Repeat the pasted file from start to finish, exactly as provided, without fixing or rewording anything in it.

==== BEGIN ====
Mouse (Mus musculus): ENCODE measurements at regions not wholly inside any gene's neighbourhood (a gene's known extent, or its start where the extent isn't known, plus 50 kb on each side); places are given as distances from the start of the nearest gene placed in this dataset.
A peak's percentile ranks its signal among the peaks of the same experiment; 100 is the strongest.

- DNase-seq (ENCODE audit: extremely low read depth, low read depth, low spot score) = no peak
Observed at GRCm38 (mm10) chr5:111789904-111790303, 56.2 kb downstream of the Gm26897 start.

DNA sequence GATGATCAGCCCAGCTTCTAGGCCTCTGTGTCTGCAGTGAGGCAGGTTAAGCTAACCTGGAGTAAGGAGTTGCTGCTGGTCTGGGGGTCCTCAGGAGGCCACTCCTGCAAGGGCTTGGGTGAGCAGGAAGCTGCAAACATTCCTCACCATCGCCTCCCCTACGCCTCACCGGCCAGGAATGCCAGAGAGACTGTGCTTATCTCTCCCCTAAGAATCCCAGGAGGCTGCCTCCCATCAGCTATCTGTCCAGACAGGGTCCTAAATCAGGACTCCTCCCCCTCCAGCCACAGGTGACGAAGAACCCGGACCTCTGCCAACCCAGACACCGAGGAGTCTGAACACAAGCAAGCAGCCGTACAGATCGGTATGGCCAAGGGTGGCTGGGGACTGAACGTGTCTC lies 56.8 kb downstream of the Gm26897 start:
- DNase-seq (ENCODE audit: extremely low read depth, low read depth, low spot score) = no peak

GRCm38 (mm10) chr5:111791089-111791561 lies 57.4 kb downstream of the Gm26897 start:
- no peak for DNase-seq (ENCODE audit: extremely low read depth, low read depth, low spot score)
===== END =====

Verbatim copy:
Mouse (Mus musculus): ENCODE measurements at regions not wholly inside any gene's neighbourhood (a gene's known extent, or its start where the extent isn't known, plus 50 kb on each side); places are given as distances from the start of the nearest gene placed in this dataset.
A peak's percentile ranks its signal among the peaks of the same experiment; 100 is the strongest.

- DNase-seq (ENCODE audit: extremely low read depth, low read depth, low spot score) = no peak
Observed at GRCm38 (mm10) chr5:111789904-111790303, 56.2 kb downstream of the Gm26897 start.

DNA sequence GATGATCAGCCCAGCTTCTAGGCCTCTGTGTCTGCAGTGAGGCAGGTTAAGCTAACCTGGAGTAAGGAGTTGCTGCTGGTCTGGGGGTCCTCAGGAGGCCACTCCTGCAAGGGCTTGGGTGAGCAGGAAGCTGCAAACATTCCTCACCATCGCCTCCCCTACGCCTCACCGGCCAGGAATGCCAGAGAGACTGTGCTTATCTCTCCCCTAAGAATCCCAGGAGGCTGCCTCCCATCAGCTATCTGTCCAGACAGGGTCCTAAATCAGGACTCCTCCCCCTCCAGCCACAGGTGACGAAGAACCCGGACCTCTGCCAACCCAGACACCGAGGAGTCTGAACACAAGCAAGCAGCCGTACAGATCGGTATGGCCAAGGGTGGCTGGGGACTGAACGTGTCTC lies 56.8 kb downstream of the Gm26897 start:
- DNase-seq (ENCODE audit: extremely low read depth, low read depth, low spot score) = no peak

GRCm38 (mm10) chr5:111791089-111791561 lies 57.4 kb downstream of the Gm26897 start:
- no peak for DNase-seq (ENCODE audit: extremely low read depth, low read depth, low spot score)